£5million Coin Hoard Found By Metal Detecting Couple In England
In England, a metal detecting couple has found an amazing treasure trove of coins. They have unearthed a hoard of silver coins that date from the famous Battle of Hastings. The find is expected to make the couple overnight millionaires and it has made them the envy of detectorists from all over the world.
Adam Staples and his partner Lisa Grace, from Derby, were investigating an unplowed farm field when they found the treasure. The exact location has not been revealed but the couple was searching in an area of north-east Somerset last January. They came across something interesting and unearthed it and the couple immediately realized that they had made an “absolutely mind-blowing” discovery according to the Daily Mail.
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The Norman Invasion of England
Adam and Lisa found 2571 silver coins, that are in mint condition and are almost a millennium old. The Daily Mail reports that the hoard is “made up of King Harold II pennies from the end of Anglo-Saxon England and William the Conqueror coins.” King Harold, only ruled England for nine months before being killed at the Battle of Hastings (1066) and he was succeeded, by the Norman William I.
The Sun reports that “Each coin will have the moneyer's [person officially permitted to mint money] name on and the mint of where it was issued.” Some of the silver pennies of Harold II were coined by moneyers who were previously unknown. This is providing new insights into the financial administration of England before the Norman Conquest.
It is thought that the coins were buried sometime between 1066 and the 1070s. They were probably the property of a wealthy individual, possibly a noble, but almost certainly not a royal. The Sun reports that the owner “probably buried them for safekeeping” as there was no banking-system in England at this time. The years after the Battle of Hastings were very turbulent and it is possible that the owner was killed before he could retrieve his riches.
The find was reported in Treasure Hunting Magazine in April. (Treasure Hunting Magazine)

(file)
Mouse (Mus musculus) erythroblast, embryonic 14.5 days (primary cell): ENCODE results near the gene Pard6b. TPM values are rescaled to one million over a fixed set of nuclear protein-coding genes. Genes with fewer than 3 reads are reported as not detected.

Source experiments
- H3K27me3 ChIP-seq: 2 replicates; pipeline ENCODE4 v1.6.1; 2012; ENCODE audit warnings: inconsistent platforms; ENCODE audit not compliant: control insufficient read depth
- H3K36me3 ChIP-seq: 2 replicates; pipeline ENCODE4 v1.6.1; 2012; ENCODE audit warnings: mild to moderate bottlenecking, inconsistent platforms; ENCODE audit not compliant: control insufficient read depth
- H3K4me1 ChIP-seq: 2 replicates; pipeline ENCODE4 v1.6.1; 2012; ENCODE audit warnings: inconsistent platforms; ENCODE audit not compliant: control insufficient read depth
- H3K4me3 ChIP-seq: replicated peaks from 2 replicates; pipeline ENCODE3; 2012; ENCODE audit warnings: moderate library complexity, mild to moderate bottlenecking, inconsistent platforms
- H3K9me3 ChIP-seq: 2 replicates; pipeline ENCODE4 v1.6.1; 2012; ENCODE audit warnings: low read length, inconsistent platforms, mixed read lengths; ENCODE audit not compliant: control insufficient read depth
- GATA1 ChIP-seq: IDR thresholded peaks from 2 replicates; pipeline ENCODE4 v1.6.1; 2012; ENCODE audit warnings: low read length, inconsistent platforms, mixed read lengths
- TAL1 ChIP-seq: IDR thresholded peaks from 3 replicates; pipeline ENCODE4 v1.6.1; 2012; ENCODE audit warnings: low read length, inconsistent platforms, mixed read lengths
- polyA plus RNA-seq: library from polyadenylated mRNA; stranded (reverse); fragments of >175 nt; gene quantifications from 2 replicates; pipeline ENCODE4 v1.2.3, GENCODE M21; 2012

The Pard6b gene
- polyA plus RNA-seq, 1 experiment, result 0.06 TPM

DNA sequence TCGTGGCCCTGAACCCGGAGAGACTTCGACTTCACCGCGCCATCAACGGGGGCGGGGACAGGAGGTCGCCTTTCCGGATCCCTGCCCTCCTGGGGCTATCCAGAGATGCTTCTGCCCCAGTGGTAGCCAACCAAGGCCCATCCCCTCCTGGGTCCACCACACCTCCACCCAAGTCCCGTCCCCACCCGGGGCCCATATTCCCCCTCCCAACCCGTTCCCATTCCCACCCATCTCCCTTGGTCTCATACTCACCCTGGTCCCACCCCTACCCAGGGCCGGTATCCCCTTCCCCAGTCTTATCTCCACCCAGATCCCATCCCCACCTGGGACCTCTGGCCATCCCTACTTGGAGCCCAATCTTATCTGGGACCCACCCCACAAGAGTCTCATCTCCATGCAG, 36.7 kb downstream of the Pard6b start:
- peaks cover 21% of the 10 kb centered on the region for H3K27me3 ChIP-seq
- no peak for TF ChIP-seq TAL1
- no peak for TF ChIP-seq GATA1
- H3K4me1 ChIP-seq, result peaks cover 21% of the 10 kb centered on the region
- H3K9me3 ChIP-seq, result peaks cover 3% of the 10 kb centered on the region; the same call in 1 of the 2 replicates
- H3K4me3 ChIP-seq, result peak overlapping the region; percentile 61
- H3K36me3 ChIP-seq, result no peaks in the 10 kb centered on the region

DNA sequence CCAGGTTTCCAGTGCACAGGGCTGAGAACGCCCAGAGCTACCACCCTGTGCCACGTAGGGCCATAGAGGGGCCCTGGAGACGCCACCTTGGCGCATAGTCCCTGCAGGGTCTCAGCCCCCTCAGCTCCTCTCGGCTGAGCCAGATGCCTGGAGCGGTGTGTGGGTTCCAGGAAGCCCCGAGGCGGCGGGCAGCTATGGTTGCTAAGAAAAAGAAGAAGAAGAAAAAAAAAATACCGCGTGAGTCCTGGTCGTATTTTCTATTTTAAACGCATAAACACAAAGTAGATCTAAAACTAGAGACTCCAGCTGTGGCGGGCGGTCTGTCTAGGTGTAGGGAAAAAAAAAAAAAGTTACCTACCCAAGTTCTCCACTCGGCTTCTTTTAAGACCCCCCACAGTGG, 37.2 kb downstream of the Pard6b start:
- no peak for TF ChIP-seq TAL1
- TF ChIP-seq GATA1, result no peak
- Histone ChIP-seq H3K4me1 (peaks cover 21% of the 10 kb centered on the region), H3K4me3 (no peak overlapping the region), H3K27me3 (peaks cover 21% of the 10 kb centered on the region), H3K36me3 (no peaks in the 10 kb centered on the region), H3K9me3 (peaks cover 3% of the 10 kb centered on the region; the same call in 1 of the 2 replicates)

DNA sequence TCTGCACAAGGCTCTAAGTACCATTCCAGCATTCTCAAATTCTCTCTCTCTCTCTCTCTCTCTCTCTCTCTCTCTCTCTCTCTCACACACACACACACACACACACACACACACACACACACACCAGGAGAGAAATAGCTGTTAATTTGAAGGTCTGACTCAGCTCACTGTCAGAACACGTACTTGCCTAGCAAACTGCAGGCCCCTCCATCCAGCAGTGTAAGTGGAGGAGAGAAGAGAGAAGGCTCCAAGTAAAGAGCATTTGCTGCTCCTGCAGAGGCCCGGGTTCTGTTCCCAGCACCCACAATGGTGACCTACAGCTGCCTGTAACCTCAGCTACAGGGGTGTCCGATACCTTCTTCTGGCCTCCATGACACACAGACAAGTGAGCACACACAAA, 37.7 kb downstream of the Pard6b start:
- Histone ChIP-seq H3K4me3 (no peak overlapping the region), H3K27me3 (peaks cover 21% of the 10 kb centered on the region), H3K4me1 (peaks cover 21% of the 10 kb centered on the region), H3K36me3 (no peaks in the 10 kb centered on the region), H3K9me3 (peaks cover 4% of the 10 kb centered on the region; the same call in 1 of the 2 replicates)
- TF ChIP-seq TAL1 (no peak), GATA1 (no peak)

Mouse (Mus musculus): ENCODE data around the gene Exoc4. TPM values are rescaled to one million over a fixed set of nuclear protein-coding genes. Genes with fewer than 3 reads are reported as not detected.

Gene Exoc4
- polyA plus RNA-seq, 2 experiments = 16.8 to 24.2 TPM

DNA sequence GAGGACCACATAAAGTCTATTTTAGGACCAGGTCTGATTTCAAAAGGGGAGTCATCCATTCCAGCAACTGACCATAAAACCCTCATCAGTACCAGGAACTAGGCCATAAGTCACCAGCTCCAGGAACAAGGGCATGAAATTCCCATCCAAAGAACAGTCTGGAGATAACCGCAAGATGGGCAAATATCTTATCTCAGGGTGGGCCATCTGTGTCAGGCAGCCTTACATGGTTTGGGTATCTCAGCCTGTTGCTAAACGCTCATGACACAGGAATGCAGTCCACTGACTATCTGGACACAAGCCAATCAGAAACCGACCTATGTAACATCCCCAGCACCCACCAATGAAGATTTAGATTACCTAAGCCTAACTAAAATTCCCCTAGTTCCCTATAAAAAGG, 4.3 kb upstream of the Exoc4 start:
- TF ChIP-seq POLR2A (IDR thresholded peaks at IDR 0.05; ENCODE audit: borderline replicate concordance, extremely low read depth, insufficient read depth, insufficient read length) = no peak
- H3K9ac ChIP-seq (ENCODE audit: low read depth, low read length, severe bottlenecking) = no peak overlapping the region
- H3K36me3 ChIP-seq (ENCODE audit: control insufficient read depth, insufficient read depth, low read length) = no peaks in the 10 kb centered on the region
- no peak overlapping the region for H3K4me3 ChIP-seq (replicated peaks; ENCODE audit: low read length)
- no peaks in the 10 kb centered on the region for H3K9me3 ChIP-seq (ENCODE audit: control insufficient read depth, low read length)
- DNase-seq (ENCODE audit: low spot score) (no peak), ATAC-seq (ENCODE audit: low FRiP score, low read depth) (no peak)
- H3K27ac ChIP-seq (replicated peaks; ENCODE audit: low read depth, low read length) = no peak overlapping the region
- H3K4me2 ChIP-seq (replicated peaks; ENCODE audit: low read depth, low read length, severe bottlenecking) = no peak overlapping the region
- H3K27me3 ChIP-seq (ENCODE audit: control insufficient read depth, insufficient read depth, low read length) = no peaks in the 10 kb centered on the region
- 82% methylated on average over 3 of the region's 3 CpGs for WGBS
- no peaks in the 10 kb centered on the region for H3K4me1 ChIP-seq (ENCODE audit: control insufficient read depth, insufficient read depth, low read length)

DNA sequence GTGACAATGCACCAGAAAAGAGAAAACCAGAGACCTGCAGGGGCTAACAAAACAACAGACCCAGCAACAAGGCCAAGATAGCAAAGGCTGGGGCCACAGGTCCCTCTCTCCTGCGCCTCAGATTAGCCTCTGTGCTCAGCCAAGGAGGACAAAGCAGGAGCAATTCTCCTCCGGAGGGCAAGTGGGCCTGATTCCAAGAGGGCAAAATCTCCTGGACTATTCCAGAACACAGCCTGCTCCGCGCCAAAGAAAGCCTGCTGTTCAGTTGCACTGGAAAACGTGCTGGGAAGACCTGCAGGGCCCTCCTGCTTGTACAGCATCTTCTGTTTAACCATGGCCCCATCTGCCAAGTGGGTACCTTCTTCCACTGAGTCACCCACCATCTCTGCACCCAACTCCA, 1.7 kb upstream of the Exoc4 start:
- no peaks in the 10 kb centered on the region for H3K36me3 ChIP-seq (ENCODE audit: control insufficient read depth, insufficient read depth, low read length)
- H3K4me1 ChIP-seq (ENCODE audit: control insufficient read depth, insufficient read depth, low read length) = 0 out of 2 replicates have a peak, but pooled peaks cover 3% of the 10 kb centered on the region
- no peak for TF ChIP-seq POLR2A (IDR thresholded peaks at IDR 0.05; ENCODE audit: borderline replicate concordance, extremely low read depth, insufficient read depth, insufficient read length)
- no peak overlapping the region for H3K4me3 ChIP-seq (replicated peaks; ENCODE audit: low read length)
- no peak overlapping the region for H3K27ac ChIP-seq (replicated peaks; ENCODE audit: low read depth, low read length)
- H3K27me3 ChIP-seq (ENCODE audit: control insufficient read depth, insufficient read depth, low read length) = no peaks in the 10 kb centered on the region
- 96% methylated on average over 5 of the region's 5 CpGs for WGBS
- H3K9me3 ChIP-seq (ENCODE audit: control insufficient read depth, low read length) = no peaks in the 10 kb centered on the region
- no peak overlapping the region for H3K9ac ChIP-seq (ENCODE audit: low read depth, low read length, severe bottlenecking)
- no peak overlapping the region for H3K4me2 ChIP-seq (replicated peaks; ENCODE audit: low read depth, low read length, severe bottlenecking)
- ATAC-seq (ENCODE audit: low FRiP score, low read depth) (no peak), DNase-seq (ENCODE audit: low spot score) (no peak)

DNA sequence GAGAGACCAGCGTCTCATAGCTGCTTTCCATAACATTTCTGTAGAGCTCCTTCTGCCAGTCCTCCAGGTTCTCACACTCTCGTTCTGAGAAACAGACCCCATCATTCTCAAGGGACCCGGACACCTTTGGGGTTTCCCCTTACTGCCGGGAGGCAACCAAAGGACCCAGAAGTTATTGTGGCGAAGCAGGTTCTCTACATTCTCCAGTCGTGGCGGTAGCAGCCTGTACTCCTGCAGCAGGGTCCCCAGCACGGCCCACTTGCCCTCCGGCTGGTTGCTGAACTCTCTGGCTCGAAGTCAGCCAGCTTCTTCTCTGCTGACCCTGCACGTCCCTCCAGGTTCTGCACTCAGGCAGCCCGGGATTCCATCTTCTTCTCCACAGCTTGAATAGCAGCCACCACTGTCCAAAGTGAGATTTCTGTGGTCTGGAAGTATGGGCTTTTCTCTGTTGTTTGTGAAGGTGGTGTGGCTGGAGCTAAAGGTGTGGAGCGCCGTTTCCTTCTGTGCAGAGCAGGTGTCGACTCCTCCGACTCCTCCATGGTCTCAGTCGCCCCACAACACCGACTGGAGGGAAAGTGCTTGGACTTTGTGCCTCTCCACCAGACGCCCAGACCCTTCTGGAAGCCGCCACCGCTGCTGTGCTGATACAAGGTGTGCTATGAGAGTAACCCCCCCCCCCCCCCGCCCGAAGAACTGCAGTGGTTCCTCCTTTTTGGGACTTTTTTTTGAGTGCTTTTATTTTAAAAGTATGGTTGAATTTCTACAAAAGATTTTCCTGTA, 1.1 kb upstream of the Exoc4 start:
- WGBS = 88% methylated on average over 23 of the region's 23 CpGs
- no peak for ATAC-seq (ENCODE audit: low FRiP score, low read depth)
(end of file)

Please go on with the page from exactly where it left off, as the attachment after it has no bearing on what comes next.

Value of the coins
The couple notified the relevant authorities, which is required by British law. The coins have since been transferred to the British Museum. For the past seven months, experts have been examining the coins and they have been amazed at what the metal-detecting couple unearthed.
At present, the couple is waiting to hear if their discovery will be declared treasure by the authorities. UNILAD reports that if the find is declared treasure “the museum must compensate the couple with the value of the discovery, while the landowner will also be entitled to 50 percent of the cash.” Furthermore, museums will be obliged to bid for them at an auction. If the authorities do not declare the coins to be treasure, they will then be returned to the couple and they can sell them at private auction. It looks like that either way that the couple is going to be rich.
The coins of William I could be worth in the region of £1,000 ($ 1,220) and £1,500 ($1,800). According to Nigel Mills of Dix Noonan Webb Auctioneers, “Harold II coins are rarer than William coins and could be worth between £2,000 to £4,000 each” reports RTL247. That is, they are worth between $2400 and $5000 dollars each. It is estimated that the hoard could be worth between 3 and 5 million British pounds, or roughly 4 to 6 million US dollars.
The find is very important, but it is not the largest hoard of coins ever found in England. This distinction goes to the famous Staffordshire Hoard. This contains coins and golden artifacts from the Anglo-Saxon period and was found near Stoke in 2009. However, Grace and Adam have the satisfaction of knowing that their find is believed to be worth over one million pounds (1.2 million dollars) more than the Staffordshire Hoard.
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The couple has been tight-lipped about their discovery. This is understandable as no final valuation has been agreed and there is no decision as to whether or not their find is treasure and can be bought by a museum. But now the story is out, metal detectorists from all over the world have congratulated the pair on their find on social media.
Top image: Part of the 2571 coin hoard found in Somerset in January Source: Adam N Lisa / Facebook
By Ed Whelan